The Church and Frescoes of Deir Mar Musa.
The church of the monastery was built in 1058 AD. The space is about 10×10 metres squared and is divided into two sections. The larger of these is a nave with two aisles and is illuminated by a high eastern window. The second section is the sanctuary, which contains the altar and the apse and is separated from the rest of the church by a stone and wooden chancel screen.
Thus far, three layers of frescoes have been revealed. The first layer is from the middle of the eleventh century AD, the second is from the end of the eleventh century, and the third is from the end of the twelfth or beginning of the thirteenth century.
The img of the most recent layer are fairly complete, and comprise two well integrated iconographic cycles. The first and larger cycle focuses on the dimension of sacred history. The second, in the sanctuary, represents the Mystery of the eternal and present Instant.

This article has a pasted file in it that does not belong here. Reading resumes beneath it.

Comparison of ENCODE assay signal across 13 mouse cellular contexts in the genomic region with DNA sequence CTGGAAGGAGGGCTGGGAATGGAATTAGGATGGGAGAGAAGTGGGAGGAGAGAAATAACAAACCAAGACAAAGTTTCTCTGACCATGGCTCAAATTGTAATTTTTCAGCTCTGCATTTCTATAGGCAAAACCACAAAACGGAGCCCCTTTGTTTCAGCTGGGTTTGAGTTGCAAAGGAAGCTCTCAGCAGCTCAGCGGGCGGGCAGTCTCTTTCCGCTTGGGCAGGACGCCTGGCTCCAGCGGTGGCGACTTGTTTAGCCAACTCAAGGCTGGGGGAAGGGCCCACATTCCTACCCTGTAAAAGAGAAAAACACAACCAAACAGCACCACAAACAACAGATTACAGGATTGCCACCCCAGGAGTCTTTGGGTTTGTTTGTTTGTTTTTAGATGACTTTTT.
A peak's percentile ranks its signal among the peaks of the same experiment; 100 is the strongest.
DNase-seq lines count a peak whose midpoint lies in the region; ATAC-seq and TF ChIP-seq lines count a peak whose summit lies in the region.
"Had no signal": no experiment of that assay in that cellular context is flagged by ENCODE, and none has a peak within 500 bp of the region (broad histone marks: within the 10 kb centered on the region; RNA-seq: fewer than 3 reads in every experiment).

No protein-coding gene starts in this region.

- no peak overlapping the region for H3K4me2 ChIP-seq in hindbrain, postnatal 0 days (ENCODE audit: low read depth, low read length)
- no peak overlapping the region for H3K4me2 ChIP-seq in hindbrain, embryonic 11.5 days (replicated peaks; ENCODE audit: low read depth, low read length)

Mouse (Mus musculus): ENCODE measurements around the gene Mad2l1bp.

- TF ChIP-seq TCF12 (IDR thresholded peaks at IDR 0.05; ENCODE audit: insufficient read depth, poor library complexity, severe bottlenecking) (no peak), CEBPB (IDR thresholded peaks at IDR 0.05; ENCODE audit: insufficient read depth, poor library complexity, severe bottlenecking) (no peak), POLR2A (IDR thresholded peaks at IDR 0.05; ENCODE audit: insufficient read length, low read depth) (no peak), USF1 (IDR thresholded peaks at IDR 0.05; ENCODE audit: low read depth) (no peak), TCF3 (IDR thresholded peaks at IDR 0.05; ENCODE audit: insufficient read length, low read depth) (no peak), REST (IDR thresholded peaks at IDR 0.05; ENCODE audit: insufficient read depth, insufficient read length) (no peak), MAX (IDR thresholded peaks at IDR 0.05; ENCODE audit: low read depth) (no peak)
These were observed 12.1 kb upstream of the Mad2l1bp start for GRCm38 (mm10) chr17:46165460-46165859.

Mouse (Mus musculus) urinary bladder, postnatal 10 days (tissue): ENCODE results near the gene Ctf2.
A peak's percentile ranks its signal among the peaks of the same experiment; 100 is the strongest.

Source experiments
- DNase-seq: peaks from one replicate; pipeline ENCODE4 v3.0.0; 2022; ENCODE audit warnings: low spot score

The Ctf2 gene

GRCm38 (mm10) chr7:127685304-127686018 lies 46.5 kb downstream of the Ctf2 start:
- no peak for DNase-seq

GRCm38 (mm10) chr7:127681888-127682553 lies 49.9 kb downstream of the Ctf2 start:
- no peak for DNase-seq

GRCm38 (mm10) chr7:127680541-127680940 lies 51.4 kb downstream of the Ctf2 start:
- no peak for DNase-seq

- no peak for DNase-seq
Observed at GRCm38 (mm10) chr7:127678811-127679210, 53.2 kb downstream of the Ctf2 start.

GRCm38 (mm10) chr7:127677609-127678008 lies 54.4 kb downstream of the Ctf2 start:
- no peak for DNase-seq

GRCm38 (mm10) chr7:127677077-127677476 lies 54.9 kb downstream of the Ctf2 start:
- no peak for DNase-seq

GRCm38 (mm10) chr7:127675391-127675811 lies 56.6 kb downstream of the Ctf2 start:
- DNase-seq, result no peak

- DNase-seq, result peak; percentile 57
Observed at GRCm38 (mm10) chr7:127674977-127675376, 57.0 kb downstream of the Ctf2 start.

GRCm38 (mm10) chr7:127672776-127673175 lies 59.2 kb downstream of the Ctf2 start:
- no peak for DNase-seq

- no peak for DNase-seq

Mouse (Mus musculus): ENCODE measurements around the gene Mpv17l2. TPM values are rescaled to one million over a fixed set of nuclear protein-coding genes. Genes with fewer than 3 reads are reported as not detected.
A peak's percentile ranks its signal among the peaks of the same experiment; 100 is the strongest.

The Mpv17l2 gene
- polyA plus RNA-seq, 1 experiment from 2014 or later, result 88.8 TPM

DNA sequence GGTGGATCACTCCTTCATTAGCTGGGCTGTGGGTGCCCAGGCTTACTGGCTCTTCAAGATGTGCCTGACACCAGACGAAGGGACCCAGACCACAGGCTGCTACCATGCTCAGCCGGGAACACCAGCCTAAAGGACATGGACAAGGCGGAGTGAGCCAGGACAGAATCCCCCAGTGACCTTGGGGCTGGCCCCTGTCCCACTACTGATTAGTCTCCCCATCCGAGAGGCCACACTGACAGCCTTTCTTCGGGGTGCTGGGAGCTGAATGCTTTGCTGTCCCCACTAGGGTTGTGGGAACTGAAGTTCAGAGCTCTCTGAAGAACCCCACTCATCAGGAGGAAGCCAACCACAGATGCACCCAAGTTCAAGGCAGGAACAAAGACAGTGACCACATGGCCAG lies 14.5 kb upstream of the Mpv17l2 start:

The first cycle begins with the image of the Annunciation. Gabriel stands on the north side and the Virgin Mary stands on the south side of the east window; the Emmanuel, the infant Jesus, the sun of justice, rises above. (This image was destroyed, together with other img, in 1983 and was later partially reconstructed out of pieces.)
Beneath the window, Jesus Christ with apostles and evangelists inaugurates the time of the Church, which receives sustenance from the Mystery of the Temple, the Holy of Holies. The nave of the church is decorated with saints, women in the arches and men on the pillars.
The four evangelists are painted above the four columns looking upwards to copy a heavenly page with Syriac letters in their Gospels. Six martyr saints, painted as knights on the highest part of the nave, ride towards the East fighting the good jihad of faith.